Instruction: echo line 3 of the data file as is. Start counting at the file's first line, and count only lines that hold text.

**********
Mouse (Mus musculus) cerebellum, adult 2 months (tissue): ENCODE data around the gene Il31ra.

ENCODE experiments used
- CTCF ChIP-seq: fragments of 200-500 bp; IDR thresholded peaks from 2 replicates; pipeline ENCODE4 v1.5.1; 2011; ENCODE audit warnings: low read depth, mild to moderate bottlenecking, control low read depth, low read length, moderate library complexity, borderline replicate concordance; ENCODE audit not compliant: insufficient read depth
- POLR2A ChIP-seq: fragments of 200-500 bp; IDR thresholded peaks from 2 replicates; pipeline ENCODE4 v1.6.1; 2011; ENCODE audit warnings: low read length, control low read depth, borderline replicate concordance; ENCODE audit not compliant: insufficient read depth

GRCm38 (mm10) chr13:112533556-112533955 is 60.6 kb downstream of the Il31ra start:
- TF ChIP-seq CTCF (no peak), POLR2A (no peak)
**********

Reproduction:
- CTCF ChIP-seq: fragments of 200-500 bp; IDR thresholded peaks from 2 replicates; pipeline ENCODE4 v1.5.1; 2011; ENCODE audit warnings: low read depth, mild to moderate bottlenecking, control low read depth, low read length, moderate library complexity, borderline replicate concordance; ENCODE audit not compliant: insufficient read depth